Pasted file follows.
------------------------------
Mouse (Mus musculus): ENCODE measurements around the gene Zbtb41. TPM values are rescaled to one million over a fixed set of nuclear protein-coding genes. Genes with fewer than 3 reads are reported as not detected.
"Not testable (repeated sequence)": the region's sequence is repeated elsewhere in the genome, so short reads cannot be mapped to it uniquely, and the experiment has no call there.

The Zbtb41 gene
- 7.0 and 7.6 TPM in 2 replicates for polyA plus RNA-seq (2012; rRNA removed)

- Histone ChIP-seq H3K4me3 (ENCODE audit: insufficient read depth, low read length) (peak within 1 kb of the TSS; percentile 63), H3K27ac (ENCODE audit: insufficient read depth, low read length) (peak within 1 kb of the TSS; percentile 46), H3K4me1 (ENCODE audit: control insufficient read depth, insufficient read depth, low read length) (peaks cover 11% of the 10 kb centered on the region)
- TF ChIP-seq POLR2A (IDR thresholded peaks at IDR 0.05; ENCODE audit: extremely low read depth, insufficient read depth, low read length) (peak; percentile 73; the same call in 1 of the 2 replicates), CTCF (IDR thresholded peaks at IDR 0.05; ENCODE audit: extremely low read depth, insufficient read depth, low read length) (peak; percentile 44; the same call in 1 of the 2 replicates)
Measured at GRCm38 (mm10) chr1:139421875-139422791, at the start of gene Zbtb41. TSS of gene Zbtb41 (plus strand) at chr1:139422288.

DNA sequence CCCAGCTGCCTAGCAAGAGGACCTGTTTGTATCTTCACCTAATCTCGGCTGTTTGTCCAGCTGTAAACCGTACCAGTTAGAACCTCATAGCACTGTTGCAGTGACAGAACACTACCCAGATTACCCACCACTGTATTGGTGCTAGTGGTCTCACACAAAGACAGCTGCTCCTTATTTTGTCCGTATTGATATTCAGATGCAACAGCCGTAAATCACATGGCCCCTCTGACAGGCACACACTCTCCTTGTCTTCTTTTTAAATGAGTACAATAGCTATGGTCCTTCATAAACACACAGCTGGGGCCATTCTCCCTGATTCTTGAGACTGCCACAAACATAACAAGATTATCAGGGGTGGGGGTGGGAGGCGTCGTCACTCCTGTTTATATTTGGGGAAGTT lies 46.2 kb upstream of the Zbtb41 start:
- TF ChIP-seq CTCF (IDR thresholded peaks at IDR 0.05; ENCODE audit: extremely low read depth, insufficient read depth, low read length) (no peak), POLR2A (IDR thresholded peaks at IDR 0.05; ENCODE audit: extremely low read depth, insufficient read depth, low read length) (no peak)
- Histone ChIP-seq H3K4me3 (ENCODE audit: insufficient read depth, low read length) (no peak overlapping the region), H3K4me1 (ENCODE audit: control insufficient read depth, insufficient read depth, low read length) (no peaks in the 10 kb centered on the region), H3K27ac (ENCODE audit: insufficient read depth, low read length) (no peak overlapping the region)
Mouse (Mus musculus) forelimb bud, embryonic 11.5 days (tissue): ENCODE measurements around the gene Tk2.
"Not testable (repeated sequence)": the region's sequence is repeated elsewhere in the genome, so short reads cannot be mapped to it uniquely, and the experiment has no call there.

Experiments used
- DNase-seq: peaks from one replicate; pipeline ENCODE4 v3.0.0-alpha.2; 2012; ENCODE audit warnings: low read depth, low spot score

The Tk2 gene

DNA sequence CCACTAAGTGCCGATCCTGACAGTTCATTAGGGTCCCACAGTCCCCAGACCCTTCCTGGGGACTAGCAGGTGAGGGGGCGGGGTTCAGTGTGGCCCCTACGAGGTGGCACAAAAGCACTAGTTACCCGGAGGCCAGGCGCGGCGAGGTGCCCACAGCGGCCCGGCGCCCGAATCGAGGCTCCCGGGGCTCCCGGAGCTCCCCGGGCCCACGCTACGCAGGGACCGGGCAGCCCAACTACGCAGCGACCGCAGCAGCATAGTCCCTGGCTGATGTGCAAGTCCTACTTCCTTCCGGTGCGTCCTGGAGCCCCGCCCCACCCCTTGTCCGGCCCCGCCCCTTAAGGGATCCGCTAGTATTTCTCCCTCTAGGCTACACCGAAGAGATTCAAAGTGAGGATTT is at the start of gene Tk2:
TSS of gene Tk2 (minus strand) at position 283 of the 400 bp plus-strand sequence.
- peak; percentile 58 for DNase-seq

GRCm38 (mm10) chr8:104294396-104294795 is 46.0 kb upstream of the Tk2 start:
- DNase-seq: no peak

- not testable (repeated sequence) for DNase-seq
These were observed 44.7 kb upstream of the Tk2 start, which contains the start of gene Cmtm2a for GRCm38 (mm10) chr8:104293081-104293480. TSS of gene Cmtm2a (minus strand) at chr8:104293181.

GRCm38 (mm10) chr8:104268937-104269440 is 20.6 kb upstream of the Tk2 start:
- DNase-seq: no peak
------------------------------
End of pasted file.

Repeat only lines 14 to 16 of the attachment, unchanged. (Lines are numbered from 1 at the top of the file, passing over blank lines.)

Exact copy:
- DNase-seq: peaks from one replicate; pipeline ENCODE4 v3.0.0-alpha.2; 2012; ENCODE audit warnings: low read depth, low spot score

The Tk2 gene

DNA sequence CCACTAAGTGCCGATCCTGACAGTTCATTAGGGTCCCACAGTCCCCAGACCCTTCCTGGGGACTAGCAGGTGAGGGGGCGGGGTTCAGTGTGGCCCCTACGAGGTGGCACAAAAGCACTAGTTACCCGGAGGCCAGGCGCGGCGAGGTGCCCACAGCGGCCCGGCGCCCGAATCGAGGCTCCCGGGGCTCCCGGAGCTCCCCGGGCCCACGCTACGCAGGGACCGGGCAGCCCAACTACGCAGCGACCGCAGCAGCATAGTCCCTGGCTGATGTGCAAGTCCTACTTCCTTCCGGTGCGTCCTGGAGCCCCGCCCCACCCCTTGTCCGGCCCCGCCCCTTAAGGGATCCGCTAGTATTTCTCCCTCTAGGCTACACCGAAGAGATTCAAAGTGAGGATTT is at the start of gene Tk2: